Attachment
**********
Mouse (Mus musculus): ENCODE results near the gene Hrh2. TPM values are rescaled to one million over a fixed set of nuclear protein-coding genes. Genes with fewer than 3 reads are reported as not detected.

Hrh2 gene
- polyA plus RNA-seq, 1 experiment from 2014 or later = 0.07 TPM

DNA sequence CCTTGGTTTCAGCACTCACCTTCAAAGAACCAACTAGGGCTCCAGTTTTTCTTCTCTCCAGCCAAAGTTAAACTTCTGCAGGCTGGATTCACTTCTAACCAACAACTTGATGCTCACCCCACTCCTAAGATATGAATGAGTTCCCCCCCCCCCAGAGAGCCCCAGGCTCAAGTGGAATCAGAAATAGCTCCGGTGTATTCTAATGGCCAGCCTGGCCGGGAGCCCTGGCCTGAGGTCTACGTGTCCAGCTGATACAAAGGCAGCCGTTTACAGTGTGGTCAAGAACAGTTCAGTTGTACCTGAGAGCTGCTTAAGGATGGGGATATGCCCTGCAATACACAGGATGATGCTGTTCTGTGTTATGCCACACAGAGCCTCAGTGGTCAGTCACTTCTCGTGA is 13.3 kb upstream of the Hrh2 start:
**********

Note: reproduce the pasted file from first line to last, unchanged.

Mouse (Mus musculus): ENCODE results near the gene Hrh2. TPM values are rescaled to one million over a fixed set of nuclear protein-coding genes. Genes with fewer than 3 reads are reported as not detected.

Hrh2 gene
- polyA plus RNA-seq, 1 experiment from 2014 or later = 0.07 TPM

DNA sequence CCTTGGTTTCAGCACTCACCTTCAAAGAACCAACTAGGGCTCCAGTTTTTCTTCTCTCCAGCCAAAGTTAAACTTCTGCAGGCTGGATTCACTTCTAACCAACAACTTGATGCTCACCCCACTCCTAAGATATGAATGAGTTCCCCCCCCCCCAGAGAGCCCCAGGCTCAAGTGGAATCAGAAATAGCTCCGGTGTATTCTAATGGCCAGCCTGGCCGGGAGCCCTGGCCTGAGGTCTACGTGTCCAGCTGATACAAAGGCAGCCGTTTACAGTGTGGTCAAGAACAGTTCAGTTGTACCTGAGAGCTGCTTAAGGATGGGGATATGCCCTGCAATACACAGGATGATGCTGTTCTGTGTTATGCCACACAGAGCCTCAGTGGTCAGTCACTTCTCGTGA is 13.3 kb upstream of the Hrh2 start: